What is the MoLab Inventory of Mobilities and Socioeconomic Changes?

What is the MoLab Inventory of Mobilities and Socioeconomic Changes?

The MoLab Inventory aims to develop new lines of enquiry into the socioeconomic changes of our time by placing a deeper lens on human mobilities. This unfolds in two ways: first, the Inventory documents ongoing changes in mobilities; and second, it explores new research angles and questions that arise from the empirical data.

Consisting of narratives running between 500 and 3,000 words, each entry focuses on a case of changing patterns or meanings of mobilities. Examples include intensified clandestine movements during COVID-19 lockdowns in 2020; the rapid development of the “mobility business” as represented by the delivery service industry since the early 2010s; and the world-wide adoption of mobility monitoring technologies. While primarily focusing on human mobilities, we also investigate the movements of things, capital, data, and ideas.

The Inventory is intended to serve as an anchor for effective knowledge accumulation in mobility studies. Such an anchor is desperately needed — mobilities are changing rapidly, and the ever-faster circulation of information facilitates, as well as impedes, cumulative thinking. Our entries turn mudslide-like mobilities into clay doughs of manageable sizes and stable shapes. Users of the Inventory can compare, combine, or break them down, ultimately creating something new. In the Inventory, we share observations and ideas in real-time and seek collaborators to move forward together. We see the Inventory as part of the Open Science movement.[1]


Small data, big ideas

This is an inventory of “small data”. In the form of mini-ethnographic reportage, the entries tell us about actors, the circumstances they face, and their motivations as well as perceptions.

Small data is “data” because it is accumulative. The information is contextualized and explained; it is not random fragments. Small data is “small” because it develops large pictures in a multi-layered, multi-faceted manner, as opposed to the big data claim to represent totality in an unmediated way.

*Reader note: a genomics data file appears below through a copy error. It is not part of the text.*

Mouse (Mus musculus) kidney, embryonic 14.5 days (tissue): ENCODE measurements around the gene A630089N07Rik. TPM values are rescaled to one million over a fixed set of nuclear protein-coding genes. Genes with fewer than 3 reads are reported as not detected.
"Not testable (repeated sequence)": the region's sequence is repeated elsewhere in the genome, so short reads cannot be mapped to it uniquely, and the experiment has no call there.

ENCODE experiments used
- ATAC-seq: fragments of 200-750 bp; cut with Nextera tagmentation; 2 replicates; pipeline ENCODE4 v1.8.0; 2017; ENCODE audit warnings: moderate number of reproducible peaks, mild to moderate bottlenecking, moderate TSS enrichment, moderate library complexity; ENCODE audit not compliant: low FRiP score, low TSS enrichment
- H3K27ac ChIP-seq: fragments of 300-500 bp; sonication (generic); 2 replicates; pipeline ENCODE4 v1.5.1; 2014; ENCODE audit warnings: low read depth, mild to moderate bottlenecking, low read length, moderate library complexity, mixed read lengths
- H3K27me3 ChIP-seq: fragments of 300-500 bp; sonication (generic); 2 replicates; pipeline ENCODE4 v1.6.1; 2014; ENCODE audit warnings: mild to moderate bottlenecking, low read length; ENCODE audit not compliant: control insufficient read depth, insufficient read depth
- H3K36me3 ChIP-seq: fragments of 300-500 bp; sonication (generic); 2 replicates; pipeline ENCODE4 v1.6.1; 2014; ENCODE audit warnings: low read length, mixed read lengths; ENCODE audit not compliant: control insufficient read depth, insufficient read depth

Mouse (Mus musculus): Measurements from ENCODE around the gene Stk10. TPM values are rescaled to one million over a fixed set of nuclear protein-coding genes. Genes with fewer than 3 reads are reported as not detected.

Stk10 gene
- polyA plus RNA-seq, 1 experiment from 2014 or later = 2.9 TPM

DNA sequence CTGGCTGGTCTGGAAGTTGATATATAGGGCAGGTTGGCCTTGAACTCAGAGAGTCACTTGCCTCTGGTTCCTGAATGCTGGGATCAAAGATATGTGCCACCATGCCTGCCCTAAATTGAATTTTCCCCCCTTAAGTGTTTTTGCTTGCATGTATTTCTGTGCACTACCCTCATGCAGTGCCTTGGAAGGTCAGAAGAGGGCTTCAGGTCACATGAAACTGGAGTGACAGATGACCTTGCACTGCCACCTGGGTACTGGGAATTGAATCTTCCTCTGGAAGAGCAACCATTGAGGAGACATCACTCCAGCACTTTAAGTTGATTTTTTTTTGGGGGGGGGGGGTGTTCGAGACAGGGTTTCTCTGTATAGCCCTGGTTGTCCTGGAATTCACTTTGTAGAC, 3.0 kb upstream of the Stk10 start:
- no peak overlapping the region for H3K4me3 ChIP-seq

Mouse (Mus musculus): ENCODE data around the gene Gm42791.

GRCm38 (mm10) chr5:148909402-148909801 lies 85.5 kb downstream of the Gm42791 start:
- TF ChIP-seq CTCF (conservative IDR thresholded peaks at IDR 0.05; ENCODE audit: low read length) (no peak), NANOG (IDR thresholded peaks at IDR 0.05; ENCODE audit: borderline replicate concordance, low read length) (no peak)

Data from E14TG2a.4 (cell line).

Small data is not only a methodological choice but, also, a political action. Big data is arguably making interpretation obsolete because “the numbers speak for themselves”.[2] With the widespread adoption of big data in research, management and policy-making, we are facing the danger that mobilities become more and more efficient, but less and less understood.[3] To paraphrase Marx, if big data is a thing of logic — a frozen slice of life — small data reveals the logic of things, or how life itself actually unfolds.



The Inventory groups entries into themes, which are in turn specified into several subthemes. The initial themes emerged from our research on mobilities and the COVID-19 pandemic in 2020 and 2021. New themes, and especially new subthemes, will be added or reorganized as time goes on.

The current themes include:

Shock (Im)mobilities: dramatic incidents of mobilities and immobility caused by acute disruptions.

Securitizing Mobilities: efforts that make mobilities supposedly safe for the state, the public and migrants.

Mobility Events: events based on mobilities — e.g., political demonstrations, pilgrimage, carnivals — that reorganize our social life. 

Mobile Livelihoods: livelihoods based on mobilities as a form of labour.

Mobility Business: commercial operations that turn mobility into a commodity.


A global community of contributors and users

Your participation, as contributors and users, is the lifeline of the Inventory.

Part of our central mission is to cultivate a new generation of thinkers who will ask big questions based on detailed evidence, and who can speak across fields and disciplines. To this end, we invite and support your participation as:

  • Entry authors, who contribute individual entries;
  • Guest curators, who develop new subthemes and solicit entries;
  • Workshop organizers, who organize workshops to develop material into larger ideas, collective publications, and research projects;
  • And article authors, who draw on the Inventory to develop arguments into academic research.

For more details, please see the Invitation to Participate. In using the material from the Inventory, please follow the suggestion “To be quoted as” in each text, and the rules of Creative Commons License CC BY. All enquiries should be sent to

You can follow us on Twitter: MoLab Max Planck @MaxMolab

[2] Anderson, Chris. 2008. The End of Theory: The Data Deluge Makes the Scientific Method Obsolete. Wired. 23 June 2008. Available online at: https://www.wired.com/2008/06/pb-theory/. Last accessed 29 January 2020.

[3] The European Commission and the International Organization for Migration launched the programme Big Data for Migration Alliance (https://data4migration.org/) in June 2018. For critical analyses on the use of big data in research and policy making on migration, see Scheel, Stephan, Evelyn Ruppert, and Funda Ustek-Spilda. 2019. Enacting Migration through Data Practices. Environment and Planning D: Society and Space: Society and Space. 37(4): 579–588. Horvath, Kenneth. 2020. Big Data, Epidemiology, and Emerging Challenges for Migration Research. Oxford: COMPAS Coronavirus and Mobility Forum. 16 April 2020. Available online at: https://www.compas.ox.ac.uk/2020/big-data-epidemiology-new-challenges-for-migration-research/. Last accessed 29 January 2021.

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